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Carbon sequestration through Soil Inversion

Landlife's Soil Inversion (SI) is a new forestry and landscape-scale habitat creation technique that involves inverting a metre of soil to expose the subsoil, bury weeds and retain moisture at depth. This project aims to fully explore the elements of soil fertility and carbon capture, utilising previous monitoring project work on biodiversity and tree growth that are critical to evaluate the carbon capture implications of landscape work using this technique. The outcome will be highly significant in relation to effecting biodiversity gains (including nature improvement areas) and delivering more resilient landscapes in the face of climate change impacts.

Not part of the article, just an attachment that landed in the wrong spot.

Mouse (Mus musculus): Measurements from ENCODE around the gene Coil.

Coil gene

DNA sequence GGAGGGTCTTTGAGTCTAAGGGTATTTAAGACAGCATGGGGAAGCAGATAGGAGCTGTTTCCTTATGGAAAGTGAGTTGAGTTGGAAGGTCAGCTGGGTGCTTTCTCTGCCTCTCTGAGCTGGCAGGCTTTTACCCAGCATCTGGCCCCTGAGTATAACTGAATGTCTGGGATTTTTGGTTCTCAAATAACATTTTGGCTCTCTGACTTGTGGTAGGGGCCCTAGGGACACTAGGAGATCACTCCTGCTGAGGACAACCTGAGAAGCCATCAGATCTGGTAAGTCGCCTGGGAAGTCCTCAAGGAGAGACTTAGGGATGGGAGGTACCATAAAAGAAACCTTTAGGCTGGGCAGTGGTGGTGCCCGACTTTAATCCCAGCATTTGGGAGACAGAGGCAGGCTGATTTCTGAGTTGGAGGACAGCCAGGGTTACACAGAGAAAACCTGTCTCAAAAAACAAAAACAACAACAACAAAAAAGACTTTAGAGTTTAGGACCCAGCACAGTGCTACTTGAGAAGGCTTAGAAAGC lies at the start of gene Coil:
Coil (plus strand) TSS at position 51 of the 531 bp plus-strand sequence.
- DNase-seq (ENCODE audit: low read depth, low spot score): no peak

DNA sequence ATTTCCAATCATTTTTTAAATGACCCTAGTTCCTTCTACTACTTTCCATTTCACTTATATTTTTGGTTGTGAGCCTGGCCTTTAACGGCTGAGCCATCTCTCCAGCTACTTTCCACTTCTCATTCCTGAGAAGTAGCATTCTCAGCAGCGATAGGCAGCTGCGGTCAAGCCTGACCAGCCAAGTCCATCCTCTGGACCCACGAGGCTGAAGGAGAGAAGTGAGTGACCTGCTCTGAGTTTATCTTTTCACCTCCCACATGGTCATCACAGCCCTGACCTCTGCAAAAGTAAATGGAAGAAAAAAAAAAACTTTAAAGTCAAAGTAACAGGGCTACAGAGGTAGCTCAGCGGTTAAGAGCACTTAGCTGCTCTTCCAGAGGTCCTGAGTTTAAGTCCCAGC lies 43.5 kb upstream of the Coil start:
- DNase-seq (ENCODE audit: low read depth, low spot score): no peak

Landlife is a charity taking action for a better environment. It is a pioneer of creation conservation, working to create new places for nature and encourage people to enjoy them. Landlife built and opened the Millennium National Wildflower Centre in 2000, in Knowsley on the edge of Liverpool.

Researcher: Gregg Milligan

Gregg Milligan recently graduated with first class honours in Ecology and Environment. His interests concern mathematical ecology and conservation biology, which he is thrilled to pursue whilst working in association with Landlife, investigating a novel strategy that may prove to be important in the battle to reduce atmospheric carbon.

Project supervision

  • Landlife
  • University of Liverpool

Thu 30 August 2012